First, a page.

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Residential Metal Roofing: Is It Right for Me?

When the contractor delivered the sad news that my roof needed replacing, that led to a discussion of material choices. I was surprised to hear that metal roofing was an option. Sure, it was fine for commercial buildings, but a home? My contractor told me that metal is used for homes more than people realize. The panels can be designed to look like just about any type of roofing you can imagine. After looking at some samples and finding out about the long life of metal roofs, I decided to give it a try. Fifteen years later, my roof is still in great shape. If you are facing a roof replacement in the near future, let me tell you more about metal roofing. I'm betting that you'll decide this solution is right for your home.

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Residential Metal Roofing: Is It Right for Me?

2 Common Flat Roofing Methods

by Kelly Murphy

Flat roofs are especially common in hot, arid parts of the country. Yet even those who own flat roofed dwellings fail to appreciate the different methods of covering a flat roof. If you own a home with a flat roof that you are considering upgrading, read on. This article will introduce you to two of the most common flat roofing methods. 

Built-up Roofing

Built up roofing is the oldest means of protecting a flat roof. As its name would imply, a built-up roof consists of multiple layers applied one atop the other. Each layer is comprised of two elements: underlayment and hot asphalt tar. In most cases, so-called roof paper is used as the underlayment.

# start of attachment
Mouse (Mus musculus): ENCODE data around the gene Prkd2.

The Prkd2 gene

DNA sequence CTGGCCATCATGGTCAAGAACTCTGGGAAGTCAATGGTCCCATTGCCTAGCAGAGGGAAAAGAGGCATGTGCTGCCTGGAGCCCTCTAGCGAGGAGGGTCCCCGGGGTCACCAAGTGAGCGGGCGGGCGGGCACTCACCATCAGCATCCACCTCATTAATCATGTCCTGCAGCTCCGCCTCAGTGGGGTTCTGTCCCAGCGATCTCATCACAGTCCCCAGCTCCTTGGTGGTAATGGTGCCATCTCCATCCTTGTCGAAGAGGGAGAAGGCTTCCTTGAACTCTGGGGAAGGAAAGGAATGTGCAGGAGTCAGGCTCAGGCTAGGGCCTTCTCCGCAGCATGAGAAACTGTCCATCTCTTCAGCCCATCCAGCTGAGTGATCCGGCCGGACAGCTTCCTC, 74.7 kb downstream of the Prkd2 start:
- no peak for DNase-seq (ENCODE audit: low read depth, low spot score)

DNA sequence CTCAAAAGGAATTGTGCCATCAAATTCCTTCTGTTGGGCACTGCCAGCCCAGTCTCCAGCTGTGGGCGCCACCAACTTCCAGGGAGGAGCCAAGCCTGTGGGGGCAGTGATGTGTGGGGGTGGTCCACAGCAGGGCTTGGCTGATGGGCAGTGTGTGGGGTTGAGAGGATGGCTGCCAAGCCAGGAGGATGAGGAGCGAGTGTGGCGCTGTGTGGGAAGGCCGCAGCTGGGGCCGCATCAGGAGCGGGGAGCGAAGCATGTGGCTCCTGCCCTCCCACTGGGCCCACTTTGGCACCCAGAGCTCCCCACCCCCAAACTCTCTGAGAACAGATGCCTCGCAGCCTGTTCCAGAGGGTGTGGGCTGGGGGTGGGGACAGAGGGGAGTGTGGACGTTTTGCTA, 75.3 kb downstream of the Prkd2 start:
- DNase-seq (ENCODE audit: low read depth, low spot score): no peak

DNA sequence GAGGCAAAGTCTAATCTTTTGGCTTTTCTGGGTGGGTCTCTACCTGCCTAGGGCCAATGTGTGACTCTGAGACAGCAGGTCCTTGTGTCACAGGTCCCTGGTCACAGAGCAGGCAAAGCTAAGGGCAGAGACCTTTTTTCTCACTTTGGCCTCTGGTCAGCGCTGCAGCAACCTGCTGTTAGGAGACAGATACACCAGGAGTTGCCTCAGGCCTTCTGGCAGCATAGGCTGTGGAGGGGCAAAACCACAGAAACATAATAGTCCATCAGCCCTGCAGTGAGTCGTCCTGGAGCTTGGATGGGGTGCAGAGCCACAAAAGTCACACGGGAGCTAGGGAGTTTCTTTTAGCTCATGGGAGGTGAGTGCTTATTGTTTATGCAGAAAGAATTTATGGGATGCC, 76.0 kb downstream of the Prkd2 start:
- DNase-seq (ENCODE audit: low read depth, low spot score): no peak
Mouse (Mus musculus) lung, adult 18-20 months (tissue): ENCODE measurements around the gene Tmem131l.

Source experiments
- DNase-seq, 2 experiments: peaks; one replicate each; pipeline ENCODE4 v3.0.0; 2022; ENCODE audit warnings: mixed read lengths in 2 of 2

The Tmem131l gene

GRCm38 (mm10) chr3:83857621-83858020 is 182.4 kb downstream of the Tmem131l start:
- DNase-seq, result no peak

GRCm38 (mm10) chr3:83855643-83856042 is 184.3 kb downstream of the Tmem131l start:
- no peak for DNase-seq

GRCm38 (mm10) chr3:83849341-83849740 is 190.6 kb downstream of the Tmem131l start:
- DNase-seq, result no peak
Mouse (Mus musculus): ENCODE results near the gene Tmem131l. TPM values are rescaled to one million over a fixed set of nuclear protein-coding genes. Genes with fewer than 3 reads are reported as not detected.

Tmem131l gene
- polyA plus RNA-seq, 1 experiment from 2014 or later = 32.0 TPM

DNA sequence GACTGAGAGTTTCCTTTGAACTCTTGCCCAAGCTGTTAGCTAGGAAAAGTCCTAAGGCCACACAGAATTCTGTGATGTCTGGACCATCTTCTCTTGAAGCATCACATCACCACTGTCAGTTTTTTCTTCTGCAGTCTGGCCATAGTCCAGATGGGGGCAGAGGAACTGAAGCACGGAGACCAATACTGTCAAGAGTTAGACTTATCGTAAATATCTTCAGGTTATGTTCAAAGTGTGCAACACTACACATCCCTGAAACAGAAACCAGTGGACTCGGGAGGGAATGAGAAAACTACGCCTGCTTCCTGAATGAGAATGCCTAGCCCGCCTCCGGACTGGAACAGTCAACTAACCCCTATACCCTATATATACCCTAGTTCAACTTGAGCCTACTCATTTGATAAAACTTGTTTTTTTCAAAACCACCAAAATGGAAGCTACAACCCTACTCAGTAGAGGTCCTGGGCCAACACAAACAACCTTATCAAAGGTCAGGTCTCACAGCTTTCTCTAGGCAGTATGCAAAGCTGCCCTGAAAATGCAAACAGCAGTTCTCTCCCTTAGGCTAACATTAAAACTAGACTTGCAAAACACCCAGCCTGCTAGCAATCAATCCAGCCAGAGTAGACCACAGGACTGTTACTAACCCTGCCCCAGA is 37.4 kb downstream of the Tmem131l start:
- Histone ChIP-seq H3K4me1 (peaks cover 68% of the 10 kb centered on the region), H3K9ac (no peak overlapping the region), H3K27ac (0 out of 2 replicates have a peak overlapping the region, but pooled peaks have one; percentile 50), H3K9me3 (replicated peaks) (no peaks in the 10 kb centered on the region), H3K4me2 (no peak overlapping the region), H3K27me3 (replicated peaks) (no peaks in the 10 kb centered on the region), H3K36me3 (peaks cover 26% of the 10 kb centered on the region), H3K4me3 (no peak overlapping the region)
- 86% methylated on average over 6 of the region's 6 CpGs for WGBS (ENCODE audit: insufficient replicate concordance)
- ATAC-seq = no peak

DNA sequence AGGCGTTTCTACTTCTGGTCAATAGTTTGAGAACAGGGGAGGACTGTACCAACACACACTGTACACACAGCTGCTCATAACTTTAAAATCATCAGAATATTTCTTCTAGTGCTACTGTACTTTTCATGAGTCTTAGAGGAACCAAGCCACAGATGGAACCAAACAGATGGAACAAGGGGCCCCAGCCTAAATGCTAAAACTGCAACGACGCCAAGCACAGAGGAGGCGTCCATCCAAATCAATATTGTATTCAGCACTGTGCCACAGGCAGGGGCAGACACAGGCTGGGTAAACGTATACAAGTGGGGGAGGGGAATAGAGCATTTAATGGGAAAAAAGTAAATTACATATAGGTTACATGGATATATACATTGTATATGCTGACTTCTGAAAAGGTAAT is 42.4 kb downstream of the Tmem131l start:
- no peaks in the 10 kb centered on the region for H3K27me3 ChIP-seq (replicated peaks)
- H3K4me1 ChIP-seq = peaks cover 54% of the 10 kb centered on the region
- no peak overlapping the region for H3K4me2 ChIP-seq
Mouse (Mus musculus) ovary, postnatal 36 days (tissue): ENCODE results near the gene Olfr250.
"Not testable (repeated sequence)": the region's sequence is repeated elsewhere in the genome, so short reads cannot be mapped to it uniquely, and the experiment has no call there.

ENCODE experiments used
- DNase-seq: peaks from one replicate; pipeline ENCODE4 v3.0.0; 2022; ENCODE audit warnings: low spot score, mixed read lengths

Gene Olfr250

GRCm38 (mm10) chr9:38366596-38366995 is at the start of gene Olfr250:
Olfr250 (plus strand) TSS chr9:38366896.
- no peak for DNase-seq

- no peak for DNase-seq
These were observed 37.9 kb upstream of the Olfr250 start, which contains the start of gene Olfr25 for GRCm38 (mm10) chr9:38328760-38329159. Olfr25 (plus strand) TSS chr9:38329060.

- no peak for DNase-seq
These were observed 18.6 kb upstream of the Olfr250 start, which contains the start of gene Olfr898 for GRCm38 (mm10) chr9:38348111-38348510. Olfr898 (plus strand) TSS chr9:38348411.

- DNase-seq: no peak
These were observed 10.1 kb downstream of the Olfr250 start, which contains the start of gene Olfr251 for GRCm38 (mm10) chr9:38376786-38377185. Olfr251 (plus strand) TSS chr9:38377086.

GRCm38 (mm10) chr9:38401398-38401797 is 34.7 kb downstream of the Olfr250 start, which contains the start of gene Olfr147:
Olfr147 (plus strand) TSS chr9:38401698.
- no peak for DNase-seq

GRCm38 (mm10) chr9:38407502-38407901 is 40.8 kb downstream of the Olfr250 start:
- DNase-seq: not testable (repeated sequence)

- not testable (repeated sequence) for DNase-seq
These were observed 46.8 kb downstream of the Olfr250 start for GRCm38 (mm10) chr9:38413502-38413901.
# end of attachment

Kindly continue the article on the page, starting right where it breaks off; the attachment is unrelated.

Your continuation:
Roof paper is actually a thin sheet of felt that has been thoroughly impregnated with asphalt. This creates a tough, durable sheet with strong resistance to both water and vapor. This water resistance is further enhanced by the application of hot asphalt tar--and also by the addition of further layers of roofing paper. Finally, the roof is finished off with a layer of fine crushed rock or gravel. This provides additional protection against the elements.

A complete built-up roof consists of between two and four layers of roofing paper and asphalt tar. As you can imagine, the installation of built-up roofing can be somewhat time-consuming--a fact which can increase its installation costs. Luckily, the durable nature of built up roofing means it is highly impervious to the elements and will last for many years before needing to be replaced.

Rubber Membrane

Rubber membrane roofing possesses one huge advantage, compared to built-up roofing: it consists of but a single layer. This layer may be made out of one of the following materials:

  • neoprene
  • PVC
  • chlorinated polyethylene
  • polymer-modified bitumen
  • ethylene propylene diene monomer, or EPDM for short

Of these materials, EPDM is the most commonly used today. Once cut to the appropriate size, the thin sheet of synthetic rubber must then be affixed to the surface of the roof. This may be accomplished in one of three ways. The simplest is to weigh the EPDM down with ballast--usually a layer of rock. Yet some roofs simply don't have the structural integrity to bear this heavy weight.

In that case, the membrane may be either mechanically attached or fastened by means of an adhesive substance. While effective, mechanical fasteners require holes to be made in the surface of the membrane. Even when properly waterproofed, such installation points represent potential liabilities, by increasing the chances of water penetrating below the membrane. Securing with an adhesive, while an intensive process, is the best way to ensure that the membrane stays in place without compromising its waterproof integrity.

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